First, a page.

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An Advisor's Guide to Long-Term Care

There is one thing that can be deadly medicine to the financial health of even well-prepared clients: long-term care. This year, the number of men and women over the age of 65 who will need long-term care will hit nine million, or about 3 percent of the nation's total population. By 2020, the number is expected to rise to 12 million. A study by the U.S. Department of Health and Human Services says

There is one thing that can be deadly medicine to the financial health of even well-prepared clients: long-term care.

This year, the number of men and women over the age of 65 who will need long-term care will hit nine million, or about 3 percent of the nation's total population. By 2020, the number is expected to rise to 12 million. A study by the U.S. Department of Health and Human Services says that people who reach age 65 have a 40 percent chance of entering a nursing home at some time in their lives, and about 10 percent of the people who enter a nursing home will stay there five years or more.

These are sobering statistics, and rendered all the more so when you factor in the expense of long-term care. Medicare generally doesn't pay for “custodial care” and Medicaid payment requires the exhaustion of most of the patient's personal financial resources.

Because long-term care is such a complex and alien territory, many financial advisors (like their clients) avoid it. This, of course, is unwise.

Knowledgeable financial advisors need to help clients estimate their specific risk — including the risk for people that the client is financially responsible for. This includes determining how long-term care would be financed and arranging assets so that adequate funds will be available if the need arises.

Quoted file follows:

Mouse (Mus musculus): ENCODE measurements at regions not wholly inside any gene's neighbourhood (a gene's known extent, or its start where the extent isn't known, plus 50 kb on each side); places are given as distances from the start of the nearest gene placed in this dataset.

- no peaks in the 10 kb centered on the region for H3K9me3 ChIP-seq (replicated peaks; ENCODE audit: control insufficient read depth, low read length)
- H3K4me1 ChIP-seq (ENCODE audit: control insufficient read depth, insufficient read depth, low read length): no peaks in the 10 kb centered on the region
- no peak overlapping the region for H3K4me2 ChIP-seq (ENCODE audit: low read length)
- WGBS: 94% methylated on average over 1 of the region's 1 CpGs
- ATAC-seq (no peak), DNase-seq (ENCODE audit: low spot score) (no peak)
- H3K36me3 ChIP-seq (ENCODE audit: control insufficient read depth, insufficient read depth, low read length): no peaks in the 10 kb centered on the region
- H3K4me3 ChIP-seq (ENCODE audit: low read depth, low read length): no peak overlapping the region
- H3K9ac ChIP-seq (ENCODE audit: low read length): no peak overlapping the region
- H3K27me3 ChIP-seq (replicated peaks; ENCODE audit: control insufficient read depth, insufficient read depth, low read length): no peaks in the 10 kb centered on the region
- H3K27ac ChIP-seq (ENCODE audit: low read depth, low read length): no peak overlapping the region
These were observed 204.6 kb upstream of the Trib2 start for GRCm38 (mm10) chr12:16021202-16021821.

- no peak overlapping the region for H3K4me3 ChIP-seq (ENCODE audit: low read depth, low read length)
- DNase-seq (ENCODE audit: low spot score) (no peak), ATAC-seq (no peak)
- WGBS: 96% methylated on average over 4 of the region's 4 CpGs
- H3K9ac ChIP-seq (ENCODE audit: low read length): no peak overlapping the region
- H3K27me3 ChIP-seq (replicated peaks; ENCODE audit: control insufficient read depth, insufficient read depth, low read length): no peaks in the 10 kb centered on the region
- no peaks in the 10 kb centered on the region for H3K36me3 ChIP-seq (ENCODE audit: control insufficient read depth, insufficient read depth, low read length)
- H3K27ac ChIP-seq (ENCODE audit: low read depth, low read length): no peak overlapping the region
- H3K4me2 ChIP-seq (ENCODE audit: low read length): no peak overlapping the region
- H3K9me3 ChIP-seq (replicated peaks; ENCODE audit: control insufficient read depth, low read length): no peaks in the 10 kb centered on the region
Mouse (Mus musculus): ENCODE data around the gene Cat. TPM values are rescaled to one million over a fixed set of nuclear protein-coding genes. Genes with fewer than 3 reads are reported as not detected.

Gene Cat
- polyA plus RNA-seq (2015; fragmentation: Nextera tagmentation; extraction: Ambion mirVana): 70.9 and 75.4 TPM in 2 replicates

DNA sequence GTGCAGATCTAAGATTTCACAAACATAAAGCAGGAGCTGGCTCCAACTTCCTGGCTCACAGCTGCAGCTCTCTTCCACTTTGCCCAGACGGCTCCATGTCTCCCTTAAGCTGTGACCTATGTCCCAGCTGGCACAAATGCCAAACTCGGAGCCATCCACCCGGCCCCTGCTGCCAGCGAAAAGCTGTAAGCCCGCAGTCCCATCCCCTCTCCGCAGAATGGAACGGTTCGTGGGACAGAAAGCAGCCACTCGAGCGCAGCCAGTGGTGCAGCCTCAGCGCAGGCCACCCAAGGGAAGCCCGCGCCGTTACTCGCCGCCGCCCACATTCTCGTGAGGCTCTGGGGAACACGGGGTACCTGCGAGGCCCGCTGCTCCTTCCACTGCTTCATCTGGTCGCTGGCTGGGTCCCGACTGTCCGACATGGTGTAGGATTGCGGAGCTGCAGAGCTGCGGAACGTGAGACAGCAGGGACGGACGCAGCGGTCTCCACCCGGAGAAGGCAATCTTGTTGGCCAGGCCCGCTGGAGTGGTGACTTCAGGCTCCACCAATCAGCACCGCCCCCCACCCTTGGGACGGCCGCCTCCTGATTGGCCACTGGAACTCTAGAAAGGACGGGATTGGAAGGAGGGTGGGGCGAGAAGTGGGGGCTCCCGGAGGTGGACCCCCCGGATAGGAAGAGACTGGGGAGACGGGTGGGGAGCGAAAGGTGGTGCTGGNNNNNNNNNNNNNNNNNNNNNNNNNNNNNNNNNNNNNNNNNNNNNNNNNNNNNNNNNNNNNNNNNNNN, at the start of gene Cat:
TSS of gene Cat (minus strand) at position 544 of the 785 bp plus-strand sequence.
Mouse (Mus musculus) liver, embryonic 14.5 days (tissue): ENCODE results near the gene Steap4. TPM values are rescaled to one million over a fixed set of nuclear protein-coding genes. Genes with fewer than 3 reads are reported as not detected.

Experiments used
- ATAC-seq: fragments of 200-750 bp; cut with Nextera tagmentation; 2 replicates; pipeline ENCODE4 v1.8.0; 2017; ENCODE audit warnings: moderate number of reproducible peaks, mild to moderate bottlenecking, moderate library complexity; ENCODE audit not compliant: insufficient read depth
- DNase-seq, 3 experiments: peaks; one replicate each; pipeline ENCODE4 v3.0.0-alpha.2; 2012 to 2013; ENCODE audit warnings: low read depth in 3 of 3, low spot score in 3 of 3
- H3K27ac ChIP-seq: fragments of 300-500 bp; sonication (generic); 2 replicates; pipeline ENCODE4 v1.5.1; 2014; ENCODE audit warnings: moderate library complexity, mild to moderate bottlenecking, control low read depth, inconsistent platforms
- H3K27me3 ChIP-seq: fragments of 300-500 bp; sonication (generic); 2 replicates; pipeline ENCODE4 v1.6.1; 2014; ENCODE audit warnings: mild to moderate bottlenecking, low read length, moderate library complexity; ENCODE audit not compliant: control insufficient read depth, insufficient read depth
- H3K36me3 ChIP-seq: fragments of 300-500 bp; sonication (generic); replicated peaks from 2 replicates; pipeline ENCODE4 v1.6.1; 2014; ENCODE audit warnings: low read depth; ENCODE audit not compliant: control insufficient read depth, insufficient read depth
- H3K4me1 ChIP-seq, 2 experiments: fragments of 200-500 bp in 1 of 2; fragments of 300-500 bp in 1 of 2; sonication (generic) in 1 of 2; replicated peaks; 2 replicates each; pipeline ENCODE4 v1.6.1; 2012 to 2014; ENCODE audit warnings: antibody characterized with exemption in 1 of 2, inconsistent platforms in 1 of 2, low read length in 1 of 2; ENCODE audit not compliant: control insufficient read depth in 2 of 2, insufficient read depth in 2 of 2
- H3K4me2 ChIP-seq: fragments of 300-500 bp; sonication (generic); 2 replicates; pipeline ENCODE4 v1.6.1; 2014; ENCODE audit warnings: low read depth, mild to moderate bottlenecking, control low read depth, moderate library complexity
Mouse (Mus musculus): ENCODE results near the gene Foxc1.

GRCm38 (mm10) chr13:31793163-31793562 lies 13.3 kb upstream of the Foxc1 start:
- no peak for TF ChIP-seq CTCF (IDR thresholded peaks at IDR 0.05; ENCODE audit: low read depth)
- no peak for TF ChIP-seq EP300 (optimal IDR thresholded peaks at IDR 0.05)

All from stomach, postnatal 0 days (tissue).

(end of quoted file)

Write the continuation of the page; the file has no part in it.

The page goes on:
Work the Steps

Step one would be to create a potential needs profile of each person for whom the particular client would consider himself financially responsible. These are most likely to be spouses and aging parents, but could include severely handicapped children, siblings, grandparents, former spouses and other relatives. The important thing is to be aware of each and every individual and to keep track of him or her as time goes on.

Next, the advisor should handicap each person's candidacy for long-term care. This means venturing into touchy territory — a family's medical history. It's hard to open such conversations, but they can be phenomenal tools for strengthening ties to a family, if handled correctly. The handicapping process should include a search for diagnosis or strong family history of conditions such as stroke and neurodegenerative diseases (Parkinsonism or Alzheimer's dementia, traumatic brain injury). Essentially you are looking for any condition that is severely disabling but not rapidly fatal, since these are what typically require long-term care.

The third step is to evaluate a family's financial preparedness for long-term care. Financially, high risk equals low net worth (current or potential), plus a lack of long-term-care insurance coverage. Psychologically, the client needs to decide if Medicaid, with its necessary “spend-down,” is considered acceptable.

At this point, it should be evident if the client's overall risk for having to pay for someone's long-term care (including self) is unusually high or just average. This information should give rise to an estimate on what would be necessary to cover a worst-case scenario, which in turn should spawn a discussion on if and how the client wants to fund a worst-case plan.